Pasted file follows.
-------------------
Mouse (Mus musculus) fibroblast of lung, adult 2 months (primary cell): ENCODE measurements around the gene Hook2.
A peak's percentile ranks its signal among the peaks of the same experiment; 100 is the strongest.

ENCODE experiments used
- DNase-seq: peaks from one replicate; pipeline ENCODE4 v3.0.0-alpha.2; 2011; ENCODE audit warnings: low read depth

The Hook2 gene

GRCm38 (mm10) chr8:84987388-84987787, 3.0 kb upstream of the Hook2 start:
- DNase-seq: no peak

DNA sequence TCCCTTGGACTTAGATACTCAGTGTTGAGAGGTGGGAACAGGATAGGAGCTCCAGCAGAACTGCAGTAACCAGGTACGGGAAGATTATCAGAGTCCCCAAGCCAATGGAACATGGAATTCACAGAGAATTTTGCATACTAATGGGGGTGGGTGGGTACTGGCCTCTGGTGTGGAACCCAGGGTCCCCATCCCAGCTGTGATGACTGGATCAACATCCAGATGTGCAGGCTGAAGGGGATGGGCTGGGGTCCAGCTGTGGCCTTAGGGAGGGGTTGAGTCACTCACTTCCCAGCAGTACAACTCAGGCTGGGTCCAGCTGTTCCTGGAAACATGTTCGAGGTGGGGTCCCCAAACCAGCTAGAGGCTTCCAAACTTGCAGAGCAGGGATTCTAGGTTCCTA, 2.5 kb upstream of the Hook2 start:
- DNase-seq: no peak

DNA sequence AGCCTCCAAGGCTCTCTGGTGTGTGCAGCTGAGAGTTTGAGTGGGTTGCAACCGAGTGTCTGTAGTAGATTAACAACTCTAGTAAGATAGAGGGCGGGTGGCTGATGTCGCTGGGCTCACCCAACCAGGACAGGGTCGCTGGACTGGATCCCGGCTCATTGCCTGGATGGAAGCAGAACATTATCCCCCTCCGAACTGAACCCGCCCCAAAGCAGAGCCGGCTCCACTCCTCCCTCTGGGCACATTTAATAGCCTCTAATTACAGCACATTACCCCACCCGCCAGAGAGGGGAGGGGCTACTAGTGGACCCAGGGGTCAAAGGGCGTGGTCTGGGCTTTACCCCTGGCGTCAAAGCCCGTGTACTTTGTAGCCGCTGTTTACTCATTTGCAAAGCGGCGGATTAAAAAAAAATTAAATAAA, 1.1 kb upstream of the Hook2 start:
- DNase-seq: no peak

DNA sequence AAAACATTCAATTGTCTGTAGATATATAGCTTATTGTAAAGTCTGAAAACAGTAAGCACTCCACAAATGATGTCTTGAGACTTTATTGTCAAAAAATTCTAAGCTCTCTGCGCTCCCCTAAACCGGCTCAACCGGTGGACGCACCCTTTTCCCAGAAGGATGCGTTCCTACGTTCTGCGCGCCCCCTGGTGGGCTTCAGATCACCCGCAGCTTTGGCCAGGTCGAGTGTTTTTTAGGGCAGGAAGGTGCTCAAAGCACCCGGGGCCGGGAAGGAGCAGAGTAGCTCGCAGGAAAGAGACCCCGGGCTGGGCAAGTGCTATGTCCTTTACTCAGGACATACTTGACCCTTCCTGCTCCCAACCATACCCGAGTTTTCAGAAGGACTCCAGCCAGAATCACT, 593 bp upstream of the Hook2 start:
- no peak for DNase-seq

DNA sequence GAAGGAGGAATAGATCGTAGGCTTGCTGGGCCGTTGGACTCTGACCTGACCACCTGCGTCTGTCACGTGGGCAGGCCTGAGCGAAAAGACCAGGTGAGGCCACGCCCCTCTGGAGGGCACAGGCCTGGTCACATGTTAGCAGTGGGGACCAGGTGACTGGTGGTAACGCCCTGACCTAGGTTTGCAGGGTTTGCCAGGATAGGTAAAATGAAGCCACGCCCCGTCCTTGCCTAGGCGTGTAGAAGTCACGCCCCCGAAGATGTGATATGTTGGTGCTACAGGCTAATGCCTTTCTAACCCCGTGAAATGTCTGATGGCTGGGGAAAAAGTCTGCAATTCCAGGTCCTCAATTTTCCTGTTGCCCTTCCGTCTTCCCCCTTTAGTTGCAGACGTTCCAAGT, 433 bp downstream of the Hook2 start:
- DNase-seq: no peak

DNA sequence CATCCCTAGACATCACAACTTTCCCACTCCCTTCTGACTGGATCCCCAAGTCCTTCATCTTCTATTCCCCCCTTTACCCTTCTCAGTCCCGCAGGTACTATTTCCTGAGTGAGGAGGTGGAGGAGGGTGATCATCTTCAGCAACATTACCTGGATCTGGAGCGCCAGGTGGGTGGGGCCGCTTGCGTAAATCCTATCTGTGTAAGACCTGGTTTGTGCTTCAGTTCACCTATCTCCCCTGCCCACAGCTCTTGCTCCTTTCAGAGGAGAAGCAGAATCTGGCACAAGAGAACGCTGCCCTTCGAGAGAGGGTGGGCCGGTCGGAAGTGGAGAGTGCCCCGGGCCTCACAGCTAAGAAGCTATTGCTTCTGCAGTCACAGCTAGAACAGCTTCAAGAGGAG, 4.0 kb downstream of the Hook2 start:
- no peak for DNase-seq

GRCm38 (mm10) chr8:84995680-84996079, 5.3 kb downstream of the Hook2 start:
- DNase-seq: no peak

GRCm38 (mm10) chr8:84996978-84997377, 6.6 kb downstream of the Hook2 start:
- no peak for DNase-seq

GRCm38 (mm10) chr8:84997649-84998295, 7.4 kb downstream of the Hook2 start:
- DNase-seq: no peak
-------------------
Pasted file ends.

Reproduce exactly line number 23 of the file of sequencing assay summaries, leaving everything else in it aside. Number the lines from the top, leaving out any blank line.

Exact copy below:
- DNase-seq: no peak